Attention is turning to increased inflation, as Ian Crowther, Senior Lecturer in Banking and Financial Markets at Sheffield Hallam University, predicted that there would be a rise in inflation throughout Spring 2021 which we’ve seen come through. The Bank of England expects this to settle down in the coming months, but whether that is a realistic or somewhat optimistic view remains to be seen. In one way those who have borrowed most (particularly government) might welcome some inflation as it can erode the value of debt over time.
As people struggle to survive in this climate and the Bank of England faces pressure to begin raising rates again according to the Evening Standard and those rate rises will doubtless begin to be passed on by banks which will see many worse off than ever before. Whilst savers may see some benefit from rising rates, banks are likely to be the biggest winners as they gain some ability to widen the gap as borrowing rates increase even more.
We need new solutions to help financially support people across the UK and the ending of lockdown gives us the chance to do things differently. The danger of the past year is to forget how things were before March 2020. Inequality was growing, as it has been through the previous “austerity years”. And during the pandemic, many people realised that others haven’t had it quite as good as they did. We all have a part to play in working together to address the growing wealth divide and at the newly named Great Western Credit Union (GWCU), our mission is to help our communities to build back better in the face of adversity.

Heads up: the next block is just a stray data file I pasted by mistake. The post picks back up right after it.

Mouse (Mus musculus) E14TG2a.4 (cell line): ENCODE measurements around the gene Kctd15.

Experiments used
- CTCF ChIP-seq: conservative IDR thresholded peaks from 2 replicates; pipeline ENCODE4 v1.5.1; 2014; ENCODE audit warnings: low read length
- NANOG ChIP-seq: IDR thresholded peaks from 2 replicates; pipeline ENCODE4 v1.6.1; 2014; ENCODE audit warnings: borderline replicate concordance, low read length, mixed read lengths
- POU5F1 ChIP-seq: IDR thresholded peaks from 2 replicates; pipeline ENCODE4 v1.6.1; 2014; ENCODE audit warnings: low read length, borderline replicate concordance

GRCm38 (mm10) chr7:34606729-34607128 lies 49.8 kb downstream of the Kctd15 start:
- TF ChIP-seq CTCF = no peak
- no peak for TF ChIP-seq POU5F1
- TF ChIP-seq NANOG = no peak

We believe that post-Covid, we should be looking to solve the problems across our region that were there before the pandemic began. As the biggest credit union in the region, we are offering fair and affordable financial services to thousands of people across South West England, with greener, fairer and more ethical solutions to help our businesses, communities and people to thrive.
We welcome discussions on initiatives to support local communities and the development of more improved choices of low-cost financial services. Send us an email or call us on 0117 924 7309.